The old analogy, it seems, rings true. Managerial sackings are just like buses – you wait ages for one then you see them coming a mile off, they are expensive to pay for and ultimately something about them stinks.
The stink in this week’s instances though are more that of the ‘kick up a’ variety and less so the ‘causing a bit of a’ category as, essentially, a good case can be made for both Steve Clarke and Andre Villas-Boas (certainly NOT ‘AVB’) being handed their P45s. The LMA, predictably, were the first on the scene to voice their stinkshouts – lamenting the decisions to relieve both men of their duties (an unfortunate, bordering on the euphemism, term often found lingering around the sack). Fans meanwhile, on the whole, seem to have been rather more accommodating to the change – perhaps because, incredibly, they know more about their clubs and their own expectations than any number of so-called experts from any field.
The usual line in these situations is that expectations of football managers are not realistic, sackings are wild and knee jerk, and the whole sorry incident is so far removed from any sort of real world context that the managers in question may as well have been popped on a table, prodded, and then kicked out of a massive space ship, with a fluorescent wall sounding out ‘You’re fired’ while Daniel Levy recreates White Hart Lane on a plate of mash. Well of course they have no real life context, the men involved are paid millions of pounds to do something we have all been doing, instinctively, from the age of about six. Except, whereas Steve Clarke paid £6 million for Victor Anichebe, six-year olds across the country still have enough about them to pick the fat kid last.
Personally, I love a good sacking. If it was up to me, managers would be forced to answer (on a monthly basis) to all of their ridiculous decisions, before one was bombed out of a job after a discussion between three appointed executives.
‘Here, I hear you were running around the last few minutes of the transfer window in a bladdy Spanish ‘otel trying to buy a guy that wasn’t even there.’
‘We were told he was there, Sir.’
‘Didn’t you do your bladdy research?’
‘Well you never seem to let us use Google’
‘Did you use my Amstrad people zoom device? Fits handily into your hatchback. Moyesie. You asked for a chance to be manager. I’ve given you that, but you couldn’t buy a fish in an aquarium’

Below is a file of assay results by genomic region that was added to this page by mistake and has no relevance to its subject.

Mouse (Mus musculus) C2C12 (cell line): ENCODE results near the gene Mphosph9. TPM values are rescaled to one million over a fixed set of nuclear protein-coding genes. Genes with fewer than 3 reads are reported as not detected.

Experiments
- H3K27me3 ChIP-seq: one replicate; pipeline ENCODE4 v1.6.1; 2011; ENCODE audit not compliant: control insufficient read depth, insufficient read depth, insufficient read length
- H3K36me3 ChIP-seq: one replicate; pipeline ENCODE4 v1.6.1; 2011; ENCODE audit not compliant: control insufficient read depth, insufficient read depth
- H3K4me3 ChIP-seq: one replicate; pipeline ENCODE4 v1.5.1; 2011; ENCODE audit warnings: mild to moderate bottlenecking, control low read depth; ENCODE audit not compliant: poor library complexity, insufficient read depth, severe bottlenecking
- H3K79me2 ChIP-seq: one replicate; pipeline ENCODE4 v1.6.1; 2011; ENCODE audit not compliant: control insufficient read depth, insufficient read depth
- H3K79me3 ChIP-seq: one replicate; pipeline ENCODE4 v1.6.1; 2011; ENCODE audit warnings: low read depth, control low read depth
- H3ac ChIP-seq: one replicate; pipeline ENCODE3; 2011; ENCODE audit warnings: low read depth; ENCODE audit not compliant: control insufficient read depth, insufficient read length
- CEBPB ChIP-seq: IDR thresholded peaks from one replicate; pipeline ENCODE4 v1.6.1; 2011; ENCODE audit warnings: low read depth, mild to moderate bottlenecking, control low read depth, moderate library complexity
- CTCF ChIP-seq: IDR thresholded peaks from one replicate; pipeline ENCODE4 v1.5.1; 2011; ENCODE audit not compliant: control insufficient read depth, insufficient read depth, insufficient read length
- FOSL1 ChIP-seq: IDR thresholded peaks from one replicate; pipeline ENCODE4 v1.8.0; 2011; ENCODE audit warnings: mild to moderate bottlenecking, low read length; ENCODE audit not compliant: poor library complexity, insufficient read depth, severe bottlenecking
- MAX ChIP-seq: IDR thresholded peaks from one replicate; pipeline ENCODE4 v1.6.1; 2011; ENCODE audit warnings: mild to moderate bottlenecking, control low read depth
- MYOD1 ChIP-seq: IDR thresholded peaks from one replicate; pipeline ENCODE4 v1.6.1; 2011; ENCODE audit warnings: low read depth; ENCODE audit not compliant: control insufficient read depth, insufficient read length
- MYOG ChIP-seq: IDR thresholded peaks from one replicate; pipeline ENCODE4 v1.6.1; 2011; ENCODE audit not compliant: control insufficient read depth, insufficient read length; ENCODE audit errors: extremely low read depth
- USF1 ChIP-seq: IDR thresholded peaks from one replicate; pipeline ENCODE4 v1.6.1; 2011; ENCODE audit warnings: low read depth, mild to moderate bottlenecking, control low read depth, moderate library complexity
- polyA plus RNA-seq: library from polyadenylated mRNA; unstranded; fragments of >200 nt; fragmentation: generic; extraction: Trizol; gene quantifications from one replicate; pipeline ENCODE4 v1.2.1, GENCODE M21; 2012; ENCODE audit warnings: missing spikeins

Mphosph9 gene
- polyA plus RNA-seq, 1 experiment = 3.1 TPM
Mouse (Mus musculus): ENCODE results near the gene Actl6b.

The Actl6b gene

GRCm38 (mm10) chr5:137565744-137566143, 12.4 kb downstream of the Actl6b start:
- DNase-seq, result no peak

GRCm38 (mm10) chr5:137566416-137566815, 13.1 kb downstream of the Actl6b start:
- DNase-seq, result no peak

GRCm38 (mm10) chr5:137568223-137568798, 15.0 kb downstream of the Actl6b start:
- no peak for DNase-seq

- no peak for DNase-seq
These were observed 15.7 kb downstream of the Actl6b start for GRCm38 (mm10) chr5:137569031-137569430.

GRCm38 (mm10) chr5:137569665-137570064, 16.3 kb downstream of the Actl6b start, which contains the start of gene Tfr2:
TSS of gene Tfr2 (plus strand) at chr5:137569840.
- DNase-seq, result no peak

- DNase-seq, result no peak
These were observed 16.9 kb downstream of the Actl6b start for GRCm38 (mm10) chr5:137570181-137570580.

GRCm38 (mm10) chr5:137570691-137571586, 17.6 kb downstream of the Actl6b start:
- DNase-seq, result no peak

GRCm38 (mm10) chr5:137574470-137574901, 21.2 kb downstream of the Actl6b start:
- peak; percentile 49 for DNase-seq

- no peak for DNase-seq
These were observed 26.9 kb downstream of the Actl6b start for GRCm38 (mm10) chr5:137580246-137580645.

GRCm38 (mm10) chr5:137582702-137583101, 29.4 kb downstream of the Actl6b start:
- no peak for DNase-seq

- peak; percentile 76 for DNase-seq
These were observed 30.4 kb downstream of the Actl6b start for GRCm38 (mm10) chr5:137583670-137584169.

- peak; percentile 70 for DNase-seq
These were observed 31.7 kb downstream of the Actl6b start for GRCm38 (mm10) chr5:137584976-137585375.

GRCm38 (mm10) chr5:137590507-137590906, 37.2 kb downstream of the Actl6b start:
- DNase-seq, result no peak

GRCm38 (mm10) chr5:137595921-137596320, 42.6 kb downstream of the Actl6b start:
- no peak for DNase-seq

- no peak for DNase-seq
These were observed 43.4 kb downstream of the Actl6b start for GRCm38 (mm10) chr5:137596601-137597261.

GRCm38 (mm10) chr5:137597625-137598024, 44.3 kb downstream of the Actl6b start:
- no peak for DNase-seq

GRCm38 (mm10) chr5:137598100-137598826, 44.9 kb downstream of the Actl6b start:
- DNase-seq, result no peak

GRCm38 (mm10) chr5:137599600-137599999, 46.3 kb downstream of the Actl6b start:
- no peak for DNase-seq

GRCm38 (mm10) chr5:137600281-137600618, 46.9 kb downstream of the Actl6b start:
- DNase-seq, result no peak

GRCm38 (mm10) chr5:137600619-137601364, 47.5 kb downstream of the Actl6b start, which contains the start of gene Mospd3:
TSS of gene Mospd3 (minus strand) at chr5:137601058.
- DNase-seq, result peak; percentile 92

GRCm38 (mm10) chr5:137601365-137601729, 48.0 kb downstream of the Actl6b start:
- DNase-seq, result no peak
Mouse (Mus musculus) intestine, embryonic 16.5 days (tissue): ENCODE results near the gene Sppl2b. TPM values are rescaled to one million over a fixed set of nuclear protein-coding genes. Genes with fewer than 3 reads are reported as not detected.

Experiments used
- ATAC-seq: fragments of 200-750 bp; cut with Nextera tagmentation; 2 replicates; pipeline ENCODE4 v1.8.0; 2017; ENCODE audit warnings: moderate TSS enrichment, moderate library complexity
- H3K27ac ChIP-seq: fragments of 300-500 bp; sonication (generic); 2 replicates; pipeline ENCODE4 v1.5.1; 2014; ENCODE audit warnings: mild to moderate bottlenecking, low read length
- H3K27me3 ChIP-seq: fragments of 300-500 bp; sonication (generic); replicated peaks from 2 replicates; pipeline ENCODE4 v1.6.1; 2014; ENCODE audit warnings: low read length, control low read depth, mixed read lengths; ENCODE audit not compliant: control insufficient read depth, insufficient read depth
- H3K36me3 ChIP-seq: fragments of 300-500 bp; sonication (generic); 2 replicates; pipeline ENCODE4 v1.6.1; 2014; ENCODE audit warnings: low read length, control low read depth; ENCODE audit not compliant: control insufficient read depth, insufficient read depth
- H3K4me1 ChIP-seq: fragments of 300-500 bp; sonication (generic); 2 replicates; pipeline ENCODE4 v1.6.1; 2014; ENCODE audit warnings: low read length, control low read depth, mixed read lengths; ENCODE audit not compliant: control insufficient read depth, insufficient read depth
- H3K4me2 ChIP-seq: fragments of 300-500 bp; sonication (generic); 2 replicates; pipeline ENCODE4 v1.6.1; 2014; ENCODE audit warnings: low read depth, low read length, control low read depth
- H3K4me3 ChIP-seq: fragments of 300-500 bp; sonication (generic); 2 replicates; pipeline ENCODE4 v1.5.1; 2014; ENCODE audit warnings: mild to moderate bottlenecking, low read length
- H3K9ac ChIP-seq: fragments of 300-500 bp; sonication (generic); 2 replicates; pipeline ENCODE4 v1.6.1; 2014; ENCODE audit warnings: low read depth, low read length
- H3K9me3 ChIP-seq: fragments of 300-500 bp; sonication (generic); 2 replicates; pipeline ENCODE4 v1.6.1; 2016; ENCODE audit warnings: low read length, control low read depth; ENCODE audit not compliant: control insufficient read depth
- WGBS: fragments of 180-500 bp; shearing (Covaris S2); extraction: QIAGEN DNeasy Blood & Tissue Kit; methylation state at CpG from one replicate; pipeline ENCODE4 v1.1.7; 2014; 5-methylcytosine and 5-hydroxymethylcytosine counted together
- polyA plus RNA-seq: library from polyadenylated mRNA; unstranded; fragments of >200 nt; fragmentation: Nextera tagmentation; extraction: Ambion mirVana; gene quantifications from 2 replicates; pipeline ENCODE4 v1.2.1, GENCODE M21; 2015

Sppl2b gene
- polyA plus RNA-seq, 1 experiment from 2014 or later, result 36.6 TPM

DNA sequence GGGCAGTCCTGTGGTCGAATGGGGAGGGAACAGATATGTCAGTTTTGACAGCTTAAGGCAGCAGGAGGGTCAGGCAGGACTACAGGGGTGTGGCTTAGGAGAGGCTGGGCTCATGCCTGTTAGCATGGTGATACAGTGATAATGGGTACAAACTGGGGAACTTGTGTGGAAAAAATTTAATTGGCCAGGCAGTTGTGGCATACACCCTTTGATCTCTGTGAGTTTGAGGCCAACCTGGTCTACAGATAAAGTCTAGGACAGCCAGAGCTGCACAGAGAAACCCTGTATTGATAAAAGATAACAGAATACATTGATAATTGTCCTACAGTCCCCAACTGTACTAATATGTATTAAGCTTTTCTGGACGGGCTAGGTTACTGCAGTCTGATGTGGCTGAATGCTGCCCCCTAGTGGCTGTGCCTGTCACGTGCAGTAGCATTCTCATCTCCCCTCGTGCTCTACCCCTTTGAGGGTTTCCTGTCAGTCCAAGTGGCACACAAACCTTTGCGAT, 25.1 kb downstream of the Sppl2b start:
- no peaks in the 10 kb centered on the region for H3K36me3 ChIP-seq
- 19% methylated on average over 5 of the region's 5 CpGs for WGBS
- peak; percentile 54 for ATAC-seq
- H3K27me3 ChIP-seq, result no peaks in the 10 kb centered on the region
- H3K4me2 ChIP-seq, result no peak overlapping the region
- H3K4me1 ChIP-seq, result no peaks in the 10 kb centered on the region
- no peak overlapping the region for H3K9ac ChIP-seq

‘I don’t think aquariums actually sell…’
A sacking brings with it a storm of unparalleled excitement. After some sort of nadir, a chance for a recovery – fresh ideas, a new approach (if you’re brain flashed up the word ‘project’ or ‘philosophy’ here, seek urgent attention) maybe even some swanky, exotic coach nobody has heard of but who has an impressive YouTube compilation – complete with furious finger-pointing, euphoric knee sliding and slightly worrying denim sporting. Nope, nothing gets the juices going like a good old-fashioned sacking.
Unfortunately, just as your juices are all set to go, somebody comes along and brings you crashing back down to plain old mineral water Earth. Somehow, the early candidates for both vacated jobs have included Martin Jol (who failed so miserably at Fulham, he can lay claim to be the first person to legitimately have failed anything with flying colours) and, bizarrely, Roberto di Matteo and Glenn Hoddle – both fired from the exact jobs they’re being linked with. Hoddle, according to Gary Lineker, qualifies through his brilliant football mind, which Glenn has seemingly left in the same place as his trusted barber, both of which have evidently been missing for quite some time if any recent TV appearances are anything to go by.
As with all things in football – these events must leave us musing at the end ‘ach, but what have we learned?’ Well, what have we learned? Sure, analogies and metaphors can be stretched beyond function with the right levels of application – that’s a given. But also, that sackings are inevitable and, increasingly, acceptable. And as for those still struggling to find any real life similarities to contextualise the validity of these sackings I leave you with this – a handy cut out and keep guide to acceptable real life reasons for sacking football managers, inspired by Messrs Villas Boas and Clarke:
- Looking like you’ve entered every post match interview after a charity golf day with Oliver Reed, sponsored by Special Brew
- Excessive squatting on the job
- Losing any game of football, ever, by five clear goals
- Having your latest haircut done by your mum and asking for ‘The School Prefect.’